Early yesterday morning, I went out to the gas station, where I was handed a note saying that my Mastercard, and Visa card, would no longer be accepted for future purchases of fuel.
Apparently, only Keycards, Advance cards, and other debit cards would be accepted. I recall this was an issue some months ago where an additional fee was added to your bill, to address card payment purchases.
I recall a recent Jamaica Observer story which outlined criticisms by the Consumer Affairs Commission (CAC) of discriminatory practices of foreign-owned banks against Jamaican customers.
Some weeks ago in a letter to the Gleaner, I brought up the fact that the Jamaican dollar Interest on credit cards was twice that of US credit cards, and to this date I have not seen, nor have I been contacted about that matter, which indicates the possible contempt the banks have for their clients.
When I enquired from the gas station owner I was told that the service charge paid by the merchant to his bank is now prohibitive. So, I tried to calculate that the interest plus the bank fees, plus the card membership fee, would be close to ten per cent. I discussed this with a friend who pointed out that there was extra profit in dual currency cards that varied among banks in Jamaica. Apparently, it is only Royal Bank that insists that you repay US$ for US$ spent, and J$ for J$ spent, and this does not earn extra profit to the bank.
He pointed out that there is a purchase price paid for the US dollar, and a selling price, which is a differential of $1.00 to $2.00 J$ in exchange rate. This means if you owe USD$1000 on your credit card, you might pay in US$1000 cash, but you will come up short by about J$1000, which is another 1.1 per cent which would make a grand total of 11 per cent. Think about that, in a worst case scenario, if you have a dual currency Visa or MasterCard, and you purchase gas, you get 11 per cent less fuel for your money.
In retrospect, this is too large a price to pay. It would be more suitable to pay cash in Jamaican dollars for a Jamaican dollar purchase of gas. This means however, that you go to the nearest ATM to obtain cash for your card, which would entail ATM charges, hoping the machine gives you a $5000 note.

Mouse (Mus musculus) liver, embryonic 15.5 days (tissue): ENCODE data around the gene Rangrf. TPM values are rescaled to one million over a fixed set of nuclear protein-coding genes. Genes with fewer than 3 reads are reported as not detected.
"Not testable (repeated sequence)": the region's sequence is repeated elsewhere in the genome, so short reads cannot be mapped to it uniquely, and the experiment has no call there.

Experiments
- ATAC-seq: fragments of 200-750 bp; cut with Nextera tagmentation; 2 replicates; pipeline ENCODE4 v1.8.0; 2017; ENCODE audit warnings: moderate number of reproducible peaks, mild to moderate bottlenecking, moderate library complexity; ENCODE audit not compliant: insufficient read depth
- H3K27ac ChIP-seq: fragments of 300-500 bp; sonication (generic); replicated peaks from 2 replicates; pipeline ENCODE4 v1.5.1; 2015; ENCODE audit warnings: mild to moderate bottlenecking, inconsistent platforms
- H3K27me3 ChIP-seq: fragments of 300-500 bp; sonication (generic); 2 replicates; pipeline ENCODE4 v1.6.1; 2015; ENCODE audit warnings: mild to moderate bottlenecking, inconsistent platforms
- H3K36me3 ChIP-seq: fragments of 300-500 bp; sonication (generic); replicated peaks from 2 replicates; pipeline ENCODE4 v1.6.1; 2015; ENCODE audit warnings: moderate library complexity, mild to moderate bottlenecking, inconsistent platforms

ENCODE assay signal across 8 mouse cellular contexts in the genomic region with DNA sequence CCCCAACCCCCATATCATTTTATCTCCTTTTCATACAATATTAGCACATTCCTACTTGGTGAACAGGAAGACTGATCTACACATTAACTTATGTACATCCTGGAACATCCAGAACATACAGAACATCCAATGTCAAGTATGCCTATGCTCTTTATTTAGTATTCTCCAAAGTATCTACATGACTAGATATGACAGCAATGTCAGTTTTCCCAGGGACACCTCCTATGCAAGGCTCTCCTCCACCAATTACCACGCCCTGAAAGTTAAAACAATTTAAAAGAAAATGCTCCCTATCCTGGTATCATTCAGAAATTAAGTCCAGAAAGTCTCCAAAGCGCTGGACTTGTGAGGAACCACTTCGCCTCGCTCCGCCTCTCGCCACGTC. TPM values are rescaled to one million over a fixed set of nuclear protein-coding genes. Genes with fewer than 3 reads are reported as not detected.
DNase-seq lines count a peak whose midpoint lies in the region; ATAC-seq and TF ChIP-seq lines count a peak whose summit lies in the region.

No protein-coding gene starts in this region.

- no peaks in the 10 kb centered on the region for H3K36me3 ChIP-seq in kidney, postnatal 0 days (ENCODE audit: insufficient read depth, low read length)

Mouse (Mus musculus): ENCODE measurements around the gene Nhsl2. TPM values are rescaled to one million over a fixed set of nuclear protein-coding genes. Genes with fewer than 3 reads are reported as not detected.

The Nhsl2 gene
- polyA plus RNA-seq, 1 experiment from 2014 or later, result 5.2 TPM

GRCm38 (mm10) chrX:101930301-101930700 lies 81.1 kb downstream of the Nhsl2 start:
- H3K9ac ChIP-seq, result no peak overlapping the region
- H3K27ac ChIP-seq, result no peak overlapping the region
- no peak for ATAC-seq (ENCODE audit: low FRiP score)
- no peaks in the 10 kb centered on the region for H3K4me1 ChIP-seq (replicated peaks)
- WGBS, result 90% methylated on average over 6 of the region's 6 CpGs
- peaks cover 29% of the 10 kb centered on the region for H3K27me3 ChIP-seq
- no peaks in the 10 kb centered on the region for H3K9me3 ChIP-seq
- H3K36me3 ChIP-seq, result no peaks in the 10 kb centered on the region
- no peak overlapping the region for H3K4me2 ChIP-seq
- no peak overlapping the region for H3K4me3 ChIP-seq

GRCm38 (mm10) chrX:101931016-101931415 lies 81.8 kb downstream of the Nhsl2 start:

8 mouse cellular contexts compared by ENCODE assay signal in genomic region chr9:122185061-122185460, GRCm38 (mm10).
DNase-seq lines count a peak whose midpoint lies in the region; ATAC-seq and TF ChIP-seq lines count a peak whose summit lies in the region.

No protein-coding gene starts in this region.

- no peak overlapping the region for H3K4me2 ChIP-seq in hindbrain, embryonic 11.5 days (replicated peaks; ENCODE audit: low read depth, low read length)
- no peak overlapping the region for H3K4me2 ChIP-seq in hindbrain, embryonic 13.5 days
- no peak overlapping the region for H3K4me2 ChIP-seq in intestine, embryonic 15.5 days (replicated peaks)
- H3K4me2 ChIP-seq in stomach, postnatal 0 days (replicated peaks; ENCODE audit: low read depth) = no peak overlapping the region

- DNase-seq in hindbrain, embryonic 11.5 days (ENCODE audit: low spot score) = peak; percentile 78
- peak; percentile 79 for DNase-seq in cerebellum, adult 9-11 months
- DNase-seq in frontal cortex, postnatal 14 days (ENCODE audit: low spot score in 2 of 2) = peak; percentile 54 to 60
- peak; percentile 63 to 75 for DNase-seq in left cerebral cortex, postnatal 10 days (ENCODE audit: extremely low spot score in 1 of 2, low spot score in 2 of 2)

There are a variety of banks which make a variety of charges, but I notice that this is around 6-7 per cent of the amount cashed, which goes into charges at the ATMs.
Banks in Jamaica have in the past had more branches. But they all took the misguided view that with fewer branches, there would be fewer employees: Therefore whether or not the public was inconvenienced was of no concern, and they would pull in the extra business at the ATM's. I do have a problem with this, for the teller services are not fast; and the banks are so crowded, and unless you are prepared to spend time waiting, there few options.
Perhaps banking authorities could assist by giving cambios permission to issue manager's cheques, and foreign drafts on a commercial bank, and deal with commercial banks overseas by taking deposits sent by bonded courier. (Incidentally, banks do charge 1.25 per cent of the value of a foreign exchange draft to prepare one.)
In summary, I tend to agree with the officers of CAC. Service is slow and generally poor, the value is poor, and the banks need to consider some efficiency factors if they plan to charge more for services. What is the point paying high charges for bad service?